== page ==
Everyone has a first love. Maybe you're still with your first love. Maybe it was several loves ago. Maybe it ended amicably. Maybe it ended with heartbreak. Maybe it's a bittersweet memory. Maybe the scars are still sewn into the marrow of your bones. Maybe, like me, you've dated several people before, and since, your first love but somehow in the silent moments it always comes back to them. Or, like Vladimir Petrovich in First Love by Ivan Turgenev, your first love "started with the second."
First Love, by Ivan Turgenev, was published in March of 1860 in a journal called the Readers Library. It's now seen as one of his greatest novels/stories and one of the greatest descriptions of the pain and pure happiness that only a first love can bring. I can definitely attest to that. There were moments where I had to put the book down for several moments, or several days, because it was so real and caused a physical sensation in my chest. Or sent shivers from the tips of my fingers to the tips of my toes. If you're a reader you know the feeling. When a writer puts something into words that you've always felt. It's a very personal moment between the reader and the writer. Those are the moments that keep me coming back to Turgenev because his work gives me that feeling over and over again.
First Love follows a 16 year old protagonist, Vladimir Petrovich, as he meets and falls in love with his neighbour, Zinaida Zakyekina who we later find out is in love with someone else who happens to be Vladimir's own father. Unrequited love is a recurring theme in Turgenev's stories and it's definitely not surprising this is based on Turgenev's own experiences. He is one of the greatest writers of 19th Century Russia and the novels/novellas he bases on his own life are so beautifully written it's almost painful. You feel it all through his words and that is what makes him stand on his own and not the lesser of the three (Dostoyevsky, Tolstoy, Turgenev) big Russian authors. Turgenev himself claimed First Love was his most autobiographical of his novels and if that is so you can definitely see why he made certain decisions in his life and in his work.
Instead of giving a plot summary like I usually do with reviews I think I'll just leave this post with lines from this story. I feel like it's a tale everyone should experience for themselves. It's one of the most beautifully written books I've ever read and if you have to read one Turgenev novel please make it this one. You won't be disappointed. It's the perfect entry into his work and his life.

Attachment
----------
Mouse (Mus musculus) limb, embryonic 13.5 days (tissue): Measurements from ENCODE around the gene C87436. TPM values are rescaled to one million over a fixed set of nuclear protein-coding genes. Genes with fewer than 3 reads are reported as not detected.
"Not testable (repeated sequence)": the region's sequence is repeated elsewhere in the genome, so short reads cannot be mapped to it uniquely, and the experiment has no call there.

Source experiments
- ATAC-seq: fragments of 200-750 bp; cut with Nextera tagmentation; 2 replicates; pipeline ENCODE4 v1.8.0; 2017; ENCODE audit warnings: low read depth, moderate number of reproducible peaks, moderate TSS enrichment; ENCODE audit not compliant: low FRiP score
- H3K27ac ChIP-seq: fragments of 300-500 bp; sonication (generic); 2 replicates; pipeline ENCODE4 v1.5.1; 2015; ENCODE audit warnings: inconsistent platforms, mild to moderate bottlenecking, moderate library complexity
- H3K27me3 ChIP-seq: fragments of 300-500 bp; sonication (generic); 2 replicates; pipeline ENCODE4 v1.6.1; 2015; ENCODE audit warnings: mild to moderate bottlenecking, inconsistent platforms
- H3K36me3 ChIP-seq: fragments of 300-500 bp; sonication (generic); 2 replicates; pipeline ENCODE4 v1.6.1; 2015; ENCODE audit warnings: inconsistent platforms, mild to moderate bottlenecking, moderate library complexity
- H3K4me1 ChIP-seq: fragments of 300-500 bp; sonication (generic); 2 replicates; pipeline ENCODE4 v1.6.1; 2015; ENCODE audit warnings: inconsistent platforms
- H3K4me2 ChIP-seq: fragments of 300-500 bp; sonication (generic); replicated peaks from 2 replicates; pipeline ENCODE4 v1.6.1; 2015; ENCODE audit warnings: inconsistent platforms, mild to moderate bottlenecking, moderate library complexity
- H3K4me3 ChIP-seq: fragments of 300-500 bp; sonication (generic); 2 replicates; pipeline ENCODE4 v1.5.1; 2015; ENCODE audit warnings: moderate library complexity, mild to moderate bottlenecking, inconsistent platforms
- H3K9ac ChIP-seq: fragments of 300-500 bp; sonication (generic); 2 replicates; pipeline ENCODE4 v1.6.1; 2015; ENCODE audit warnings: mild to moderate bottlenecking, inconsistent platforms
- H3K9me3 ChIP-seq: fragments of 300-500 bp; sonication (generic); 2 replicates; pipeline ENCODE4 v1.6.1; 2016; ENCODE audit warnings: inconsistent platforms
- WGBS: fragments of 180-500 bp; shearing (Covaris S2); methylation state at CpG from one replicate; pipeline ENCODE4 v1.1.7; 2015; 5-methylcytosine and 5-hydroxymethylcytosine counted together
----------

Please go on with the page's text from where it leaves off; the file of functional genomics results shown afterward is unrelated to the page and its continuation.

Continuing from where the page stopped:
"I burnt as a fire in her presence...but what did I care to know what the fire was in which I burned and melted -- it was enough that it was sweet to burn and melt." "There is a sweetness in being the sole source, the autocratic and irresponsible cause of the greatest joy and profoundest pain to another." "Take for yourself what you can, and don't be ruled by others; to belong to oneself...the whole savour of life lies in that." “I gave myself up to fruitless speculation, and was always looking for secluded places. I became particularly fond of the ruined greenhouse. I used to climb, I remember, on to the high wall, settle myself on it and sit there, a youth afflicted by such misery, solitude and grief that I would be overcome with self-pity. How I revelled in these melancholy feelings - how I adored them.” “O youth! youth! you go your way heedless, uncaring – as if you owned all the treasures of the world; even grief elates you, even sorrow sits well upon your brow. You are self-confident and insolent and you say, 'I alone am alive – behold!' even while your own days fly past and vanish without trace and without number, and everything within you melts away like wax in the sun .. like snow .. and perhaps the whole secret of your enchantment lies not, indeed, in your power to do whatever you may will, but in your power to think that there is nothing you will not do: it is this that you scatter to the winds – gifts which you could never have used to any other purpose. Each of us feels most deeply convinced that he has been too prodigal of his gifts – that he has a right to cry, 'Oh, what could I not have done, if only I had not wasted my time.”